Like a gardener, Alari could know only what had happened in the past. She could cut and prune away some possibilities and work to add in others, but she couldn’t know that her design would come to fruition.
Like a perennial though, Dae had come through for her time and again, when she most needed it, and so, in a real sense, Alari had planted the garden of her plans around the impossible task she set before her beloved Knight.
No matter how long she mulled that over, no matter how much she looked for contingencies and options that would put her Guard at less risk, Alari ultimately couldn’t find a stronger solution to the problem that vexed her. The problem that had vexed Gallagrin for centuries. Paxmer.
Originally the two countries has been the best of neighbors. Under the care and tutelage of the Sleeping Gods before slumber claimed them, Gallagrin and Paxmer had once been steadfast partners in developing the peninsula they inhabited. Gallagrin possessed abundant hard resources like metals and gems and wood while Paxmer possessed numerous trading ports and an abundance of soft resources like food and textiles. Trade between the two countries had been to the benefit of both for centuries.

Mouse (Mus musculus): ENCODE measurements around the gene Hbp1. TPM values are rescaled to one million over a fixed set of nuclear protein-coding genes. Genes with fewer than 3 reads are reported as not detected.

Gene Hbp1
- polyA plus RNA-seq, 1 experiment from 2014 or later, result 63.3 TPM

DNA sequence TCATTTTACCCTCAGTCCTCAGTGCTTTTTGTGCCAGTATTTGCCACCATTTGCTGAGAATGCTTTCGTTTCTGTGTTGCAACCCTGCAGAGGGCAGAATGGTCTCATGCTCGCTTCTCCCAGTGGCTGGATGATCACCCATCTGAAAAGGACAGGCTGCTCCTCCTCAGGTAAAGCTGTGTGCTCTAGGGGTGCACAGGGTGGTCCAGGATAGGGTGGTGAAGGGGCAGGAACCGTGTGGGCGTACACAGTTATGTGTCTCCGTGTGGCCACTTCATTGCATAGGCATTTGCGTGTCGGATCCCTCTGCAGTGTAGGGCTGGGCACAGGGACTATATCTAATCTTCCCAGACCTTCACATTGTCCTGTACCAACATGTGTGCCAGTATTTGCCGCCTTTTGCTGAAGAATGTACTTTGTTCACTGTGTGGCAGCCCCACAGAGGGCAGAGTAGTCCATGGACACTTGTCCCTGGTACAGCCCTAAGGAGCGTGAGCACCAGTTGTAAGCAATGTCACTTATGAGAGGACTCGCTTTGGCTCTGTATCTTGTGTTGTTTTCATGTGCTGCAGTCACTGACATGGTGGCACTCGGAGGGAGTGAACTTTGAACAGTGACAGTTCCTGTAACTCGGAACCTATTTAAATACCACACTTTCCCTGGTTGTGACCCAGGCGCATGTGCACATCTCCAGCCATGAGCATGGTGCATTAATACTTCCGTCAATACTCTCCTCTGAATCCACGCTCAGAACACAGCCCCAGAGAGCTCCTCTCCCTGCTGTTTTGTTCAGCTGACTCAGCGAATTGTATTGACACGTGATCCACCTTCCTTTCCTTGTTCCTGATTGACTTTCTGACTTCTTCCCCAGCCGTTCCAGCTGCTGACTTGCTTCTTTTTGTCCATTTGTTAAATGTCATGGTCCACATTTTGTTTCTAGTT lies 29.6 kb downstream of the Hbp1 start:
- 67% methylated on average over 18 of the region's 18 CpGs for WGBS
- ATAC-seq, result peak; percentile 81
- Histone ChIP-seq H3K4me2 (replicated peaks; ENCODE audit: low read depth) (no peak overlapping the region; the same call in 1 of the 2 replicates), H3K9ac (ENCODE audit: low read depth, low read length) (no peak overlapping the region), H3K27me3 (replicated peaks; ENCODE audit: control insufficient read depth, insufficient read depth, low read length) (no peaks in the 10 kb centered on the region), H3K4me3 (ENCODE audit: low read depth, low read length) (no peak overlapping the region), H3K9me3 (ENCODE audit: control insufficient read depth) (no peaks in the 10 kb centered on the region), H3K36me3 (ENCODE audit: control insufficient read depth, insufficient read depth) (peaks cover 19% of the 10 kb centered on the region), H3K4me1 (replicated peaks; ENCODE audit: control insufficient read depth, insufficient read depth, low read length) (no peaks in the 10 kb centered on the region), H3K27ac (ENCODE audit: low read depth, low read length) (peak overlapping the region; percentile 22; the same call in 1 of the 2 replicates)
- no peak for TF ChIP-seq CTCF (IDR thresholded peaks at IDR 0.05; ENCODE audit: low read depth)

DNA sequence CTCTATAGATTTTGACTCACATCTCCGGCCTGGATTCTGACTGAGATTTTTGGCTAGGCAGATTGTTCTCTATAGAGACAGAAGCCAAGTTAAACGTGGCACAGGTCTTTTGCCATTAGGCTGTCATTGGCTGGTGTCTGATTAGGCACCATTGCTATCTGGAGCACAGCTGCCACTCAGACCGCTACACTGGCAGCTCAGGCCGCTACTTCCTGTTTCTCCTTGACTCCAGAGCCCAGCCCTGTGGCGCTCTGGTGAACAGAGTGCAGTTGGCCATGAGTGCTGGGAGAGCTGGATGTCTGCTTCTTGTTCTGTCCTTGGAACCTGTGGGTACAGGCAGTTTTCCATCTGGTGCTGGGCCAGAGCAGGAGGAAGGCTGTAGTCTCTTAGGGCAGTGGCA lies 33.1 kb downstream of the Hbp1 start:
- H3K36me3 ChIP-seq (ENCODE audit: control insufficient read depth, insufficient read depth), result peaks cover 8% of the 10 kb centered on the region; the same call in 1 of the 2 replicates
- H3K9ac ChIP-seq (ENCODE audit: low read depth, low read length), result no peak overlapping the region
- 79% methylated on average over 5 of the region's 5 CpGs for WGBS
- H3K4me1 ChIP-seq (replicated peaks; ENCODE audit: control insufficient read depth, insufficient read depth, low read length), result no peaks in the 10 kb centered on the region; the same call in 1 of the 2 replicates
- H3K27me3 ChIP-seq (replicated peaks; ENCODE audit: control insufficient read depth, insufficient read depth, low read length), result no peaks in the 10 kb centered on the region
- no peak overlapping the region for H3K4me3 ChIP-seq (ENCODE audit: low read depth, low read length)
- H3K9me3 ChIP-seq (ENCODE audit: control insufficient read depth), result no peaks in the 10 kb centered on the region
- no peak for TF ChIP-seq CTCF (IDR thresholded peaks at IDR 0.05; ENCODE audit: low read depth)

As the world grew and the realms became free to interact with each other though, the relationship between the two neighbors changed. Gallagrin found cheaper sources of imported food and clothing and Paxmer watched the money from their northern neighbor flow elsewhere.
If there is one thing dragons are not forgiving of, it is anything that removes treasure from their grasp, even if that treasure is in the form of future earnings.
That made the problem of Paxmer, the problem of Dragons. With the souring of Paxmer and Gallagrin’s relationship, and the absence of the gods removing their ability to enforce good behavior, war had followed quickly along. An invasion of Paxmer was impractical given the power of its guardians. Paxmer’s invasions of Gallagrin hadn’t been able to draw on their power, but in the attacks on the ships at sea, Alari caught glimpses of a future catastrophe that awaited Gallagrin.